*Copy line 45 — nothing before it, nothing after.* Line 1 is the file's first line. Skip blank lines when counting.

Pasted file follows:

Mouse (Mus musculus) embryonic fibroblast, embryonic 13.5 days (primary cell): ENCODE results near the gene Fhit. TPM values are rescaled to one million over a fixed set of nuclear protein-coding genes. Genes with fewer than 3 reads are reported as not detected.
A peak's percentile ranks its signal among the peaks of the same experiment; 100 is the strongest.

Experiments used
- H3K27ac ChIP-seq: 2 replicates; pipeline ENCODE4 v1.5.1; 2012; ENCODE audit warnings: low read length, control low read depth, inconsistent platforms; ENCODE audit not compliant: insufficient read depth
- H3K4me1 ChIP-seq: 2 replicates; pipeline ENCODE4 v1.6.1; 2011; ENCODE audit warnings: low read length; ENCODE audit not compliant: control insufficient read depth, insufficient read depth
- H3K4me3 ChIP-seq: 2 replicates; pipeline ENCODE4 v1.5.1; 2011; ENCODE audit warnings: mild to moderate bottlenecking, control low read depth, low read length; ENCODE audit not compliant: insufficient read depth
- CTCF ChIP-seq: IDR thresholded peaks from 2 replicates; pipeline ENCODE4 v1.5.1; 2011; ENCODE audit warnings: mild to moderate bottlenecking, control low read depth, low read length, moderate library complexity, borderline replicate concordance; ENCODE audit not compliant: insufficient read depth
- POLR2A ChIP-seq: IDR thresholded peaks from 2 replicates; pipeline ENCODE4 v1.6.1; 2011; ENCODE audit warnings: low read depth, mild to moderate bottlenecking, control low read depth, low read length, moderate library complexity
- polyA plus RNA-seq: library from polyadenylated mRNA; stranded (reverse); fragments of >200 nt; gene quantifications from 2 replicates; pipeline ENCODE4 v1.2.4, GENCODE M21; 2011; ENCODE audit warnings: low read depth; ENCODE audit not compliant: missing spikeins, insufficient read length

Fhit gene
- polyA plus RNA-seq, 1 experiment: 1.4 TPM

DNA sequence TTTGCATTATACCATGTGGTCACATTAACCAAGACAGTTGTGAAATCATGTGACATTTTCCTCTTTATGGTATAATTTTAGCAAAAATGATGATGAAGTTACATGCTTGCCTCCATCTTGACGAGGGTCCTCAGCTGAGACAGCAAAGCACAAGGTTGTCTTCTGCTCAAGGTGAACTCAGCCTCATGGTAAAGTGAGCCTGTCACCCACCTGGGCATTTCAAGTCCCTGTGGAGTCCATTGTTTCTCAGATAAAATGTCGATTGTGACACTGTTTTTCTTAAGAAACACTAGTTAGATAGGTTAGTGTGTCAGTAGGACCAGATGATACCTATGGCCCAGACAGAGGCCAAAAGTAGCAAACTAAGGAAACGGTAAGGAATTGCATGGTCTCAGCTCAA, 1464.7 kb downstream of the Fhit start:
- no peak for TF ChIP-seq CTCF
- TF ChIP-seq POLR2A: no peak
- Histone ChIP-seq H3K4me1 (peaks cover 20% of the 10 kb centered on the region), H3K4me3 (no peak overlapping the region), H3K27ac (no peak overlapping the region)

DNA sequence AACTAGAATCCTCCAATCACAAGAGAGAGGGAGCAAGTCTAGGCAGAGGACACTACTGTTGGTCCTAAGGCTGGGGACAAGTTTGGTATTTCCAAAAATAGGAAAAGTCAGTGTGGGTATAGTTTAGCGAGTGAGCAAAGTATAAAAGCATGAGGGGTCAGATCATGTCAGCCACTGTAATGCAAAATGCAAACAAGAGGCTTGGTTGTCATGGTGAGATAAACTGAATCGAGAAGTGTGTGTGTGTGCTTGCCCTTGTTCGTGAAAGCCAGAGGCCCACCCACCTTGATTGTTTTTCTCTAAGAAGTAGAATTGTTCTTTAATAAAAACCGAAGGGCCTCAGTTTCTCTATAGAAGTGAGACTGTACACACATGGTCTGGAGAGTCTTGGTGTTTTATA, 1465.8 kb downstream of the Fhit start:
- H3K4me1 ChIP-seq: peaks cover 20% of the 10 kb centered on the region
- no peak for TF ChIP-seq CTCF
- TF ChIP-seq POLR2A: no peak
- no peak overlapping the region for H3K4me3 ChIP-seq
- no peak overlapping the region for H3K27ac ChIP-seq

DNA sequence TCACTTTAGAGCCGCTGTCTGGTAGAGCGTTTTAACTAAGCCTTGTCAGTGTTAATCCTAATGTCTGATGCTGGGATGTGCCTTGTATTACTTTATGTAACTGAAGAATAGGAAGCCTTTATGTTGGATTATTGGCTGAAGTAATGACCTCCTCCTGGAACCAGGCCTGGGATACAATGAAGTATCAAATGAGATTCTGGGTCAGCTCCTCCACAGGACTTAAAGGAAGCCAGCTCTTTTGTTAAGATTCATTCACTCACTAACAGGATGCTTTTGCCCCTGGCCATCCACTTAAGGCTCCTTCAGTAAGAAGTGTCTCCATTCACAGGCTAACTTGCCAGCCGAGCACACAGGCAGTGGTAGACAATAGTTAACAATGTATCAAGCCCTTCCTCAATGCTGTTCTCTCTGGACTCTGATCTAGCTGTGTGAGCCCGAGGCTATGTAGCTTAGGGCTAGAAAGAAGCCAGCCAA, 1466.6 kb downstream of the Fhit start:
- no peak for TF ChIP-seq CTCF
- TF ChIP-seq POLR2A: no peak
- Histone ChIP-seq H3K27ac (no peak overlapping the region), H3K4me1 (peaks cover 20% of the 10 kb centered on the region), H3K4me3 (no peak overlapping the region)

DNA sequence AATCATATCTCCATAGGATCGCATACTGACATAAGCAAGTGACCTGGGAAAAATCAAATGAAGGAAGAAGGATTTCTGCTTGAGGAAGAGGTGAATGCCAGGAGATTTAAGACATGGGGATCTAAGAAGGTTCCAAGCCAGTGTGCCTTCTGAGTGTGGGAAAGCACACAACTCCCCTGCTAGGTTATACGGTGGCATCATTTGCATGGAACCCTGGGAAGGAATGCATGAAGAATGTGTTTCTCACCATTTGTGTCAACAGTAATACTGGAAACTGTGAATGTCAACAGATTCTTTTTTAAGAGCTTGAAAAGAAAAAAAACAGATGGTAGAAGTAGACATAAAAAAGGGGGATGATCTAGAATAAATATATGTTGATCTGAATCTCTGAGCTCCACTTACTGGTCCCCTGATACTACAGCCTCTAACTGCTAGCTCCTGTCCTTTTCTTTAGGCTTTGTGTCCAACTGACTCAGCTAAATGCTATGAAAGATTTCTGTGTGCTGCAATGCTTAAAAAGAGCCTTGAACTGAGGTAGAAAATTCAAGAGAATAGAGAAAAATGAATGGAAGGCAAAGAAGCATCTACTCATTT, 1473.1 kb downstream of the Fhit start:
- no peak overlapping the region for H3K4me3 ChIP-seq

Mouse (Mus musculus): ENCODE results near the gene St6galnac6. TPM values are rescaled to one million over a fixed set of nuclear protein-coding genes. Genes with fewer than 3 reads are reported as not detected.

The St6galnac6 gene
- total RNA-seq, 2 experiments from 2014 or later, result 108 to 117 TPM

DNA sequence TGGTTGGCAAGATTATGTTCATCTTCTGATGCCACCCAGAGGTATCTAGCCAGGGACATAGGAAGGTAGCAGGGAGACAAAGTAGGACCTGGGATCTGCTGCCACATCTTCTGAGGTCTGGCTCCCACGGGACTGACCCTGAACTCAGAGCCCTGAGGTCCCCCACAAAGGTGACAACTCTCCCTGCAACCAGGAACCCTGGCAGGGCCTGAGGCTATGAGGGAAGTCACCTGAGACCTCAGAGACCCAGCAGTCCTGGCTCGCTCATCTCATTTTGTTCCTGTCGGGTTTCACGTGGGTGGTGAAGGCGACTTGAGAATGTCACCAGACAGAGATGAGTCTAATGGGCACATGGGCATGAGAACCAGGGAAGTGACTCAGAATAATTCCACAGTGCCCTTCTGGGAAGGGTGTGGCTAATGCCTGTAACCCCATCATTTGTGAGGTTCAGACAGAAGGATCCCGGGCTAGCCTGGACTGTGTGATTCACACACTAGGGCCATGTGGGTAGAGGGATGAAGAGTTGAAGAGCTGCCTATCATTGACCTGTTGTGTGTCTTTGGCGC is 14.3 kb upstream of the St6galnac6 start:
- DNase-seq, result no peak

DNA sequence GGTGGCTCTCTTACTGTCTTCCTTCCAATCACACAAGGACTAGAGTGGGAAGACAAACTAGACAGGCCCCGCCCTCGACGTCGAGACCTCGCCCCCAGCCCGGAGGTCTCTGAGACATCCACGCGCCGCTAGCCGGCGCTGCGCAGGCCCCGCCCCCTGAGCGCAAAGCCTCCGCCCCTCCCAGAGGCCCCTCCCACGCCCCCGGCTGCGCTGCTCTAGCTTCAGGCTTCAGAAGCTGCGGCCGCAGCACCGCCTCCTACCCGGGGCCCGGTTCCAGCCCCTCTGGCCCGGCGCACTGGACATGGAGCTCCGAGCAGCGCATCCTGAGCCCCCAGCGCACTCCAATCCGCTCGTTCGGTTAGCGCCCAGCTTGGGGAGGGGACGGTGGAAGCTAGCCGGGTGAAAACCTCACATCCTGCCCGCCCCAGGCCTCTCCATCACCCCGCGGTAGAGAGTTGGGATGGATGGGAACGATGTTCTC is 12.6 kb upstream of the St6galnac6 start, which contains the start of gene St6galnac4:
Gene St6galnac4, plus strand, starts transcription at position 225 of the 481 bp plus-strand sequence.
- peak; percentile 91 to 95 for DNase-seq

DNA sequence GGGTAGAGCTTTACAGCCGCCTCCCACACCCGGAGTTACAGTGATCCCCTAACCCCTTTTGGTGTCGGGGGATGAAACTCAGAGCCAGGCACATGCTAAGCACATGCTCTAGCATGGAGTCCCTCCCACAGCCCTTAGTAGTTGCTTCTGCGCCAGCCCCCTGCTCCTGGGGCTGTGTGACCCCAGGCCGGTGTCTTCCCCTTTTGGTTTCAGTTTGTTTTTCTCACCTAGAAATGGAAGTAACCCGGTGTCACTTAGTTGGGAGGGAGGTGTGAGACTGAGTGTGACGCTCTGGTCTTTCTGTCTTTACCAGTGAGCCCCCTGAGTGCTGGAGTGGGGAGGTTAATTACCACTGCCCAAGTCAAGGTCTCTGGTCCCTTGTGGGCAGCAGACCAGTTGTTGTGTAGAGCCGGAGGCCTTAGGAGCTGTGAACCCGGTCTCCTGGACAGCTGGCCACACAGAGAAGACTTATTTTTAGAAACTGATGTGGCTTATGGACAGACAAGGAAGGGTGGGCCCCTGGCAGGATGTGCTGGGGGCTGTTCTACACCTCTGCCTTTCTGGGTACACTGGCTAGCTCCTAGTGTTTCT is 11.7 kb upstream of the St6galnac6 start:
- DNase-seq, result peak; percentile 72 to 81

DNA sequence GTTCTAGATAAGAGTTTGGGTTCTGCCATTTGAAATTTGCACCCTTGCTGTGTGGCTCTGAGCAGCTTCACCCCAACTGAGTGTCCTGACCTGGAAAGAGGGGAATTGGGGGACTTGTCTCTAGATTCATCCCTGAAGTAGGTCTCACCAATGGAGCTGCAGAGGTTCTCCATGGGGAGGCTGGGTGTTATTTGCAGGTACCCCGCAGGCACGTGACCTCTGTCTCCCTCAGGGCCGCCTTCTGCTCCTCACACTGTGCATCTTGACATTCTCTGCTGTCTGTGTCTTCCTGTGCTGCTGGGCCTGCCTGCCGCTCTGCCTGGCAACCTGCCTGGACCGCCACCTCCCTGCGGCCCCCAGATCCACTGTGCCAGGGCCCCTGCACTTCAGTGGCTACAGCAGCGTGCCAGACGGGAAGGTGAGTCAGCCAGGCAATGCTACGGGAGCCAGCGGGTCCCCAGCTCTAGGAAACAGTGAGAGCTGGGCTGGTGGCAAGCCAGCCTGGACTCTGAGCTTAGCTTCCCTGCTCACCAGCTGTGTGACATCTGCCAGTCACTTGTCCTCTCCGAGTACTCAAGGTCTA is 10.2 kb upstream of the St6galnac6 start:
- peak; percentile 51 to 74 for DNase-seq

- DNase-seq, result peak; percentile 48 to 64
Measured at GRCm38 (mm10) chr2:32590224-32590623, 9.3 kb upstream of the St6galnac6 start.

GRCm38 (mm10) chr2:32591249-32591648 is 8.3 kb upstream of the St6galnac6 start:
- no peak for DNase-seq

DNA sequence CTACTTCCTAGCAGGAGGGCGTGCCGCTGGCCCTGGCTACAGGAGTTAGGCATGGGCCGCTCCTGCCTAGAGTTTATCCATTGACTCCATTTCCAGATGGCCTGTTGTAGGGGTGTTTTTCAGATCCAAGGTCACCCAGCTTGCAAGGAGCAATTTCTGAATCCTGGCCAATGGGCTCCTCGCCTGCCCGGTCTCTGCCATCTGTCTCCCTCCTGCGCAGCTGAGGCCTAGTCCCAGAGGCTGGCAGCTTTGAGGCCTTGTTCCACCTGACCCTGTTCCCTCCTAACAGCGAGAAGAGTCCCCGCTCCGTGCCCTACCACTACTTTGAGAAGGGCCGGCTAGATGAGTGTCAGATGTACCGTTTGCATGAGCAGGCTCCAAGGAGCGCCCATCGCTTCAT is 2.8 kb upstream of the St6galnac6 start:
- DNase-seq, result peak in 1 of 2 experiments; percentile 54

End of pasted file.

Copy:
- DNase-seq, result peak in 1 of 2 experiments; percentile 54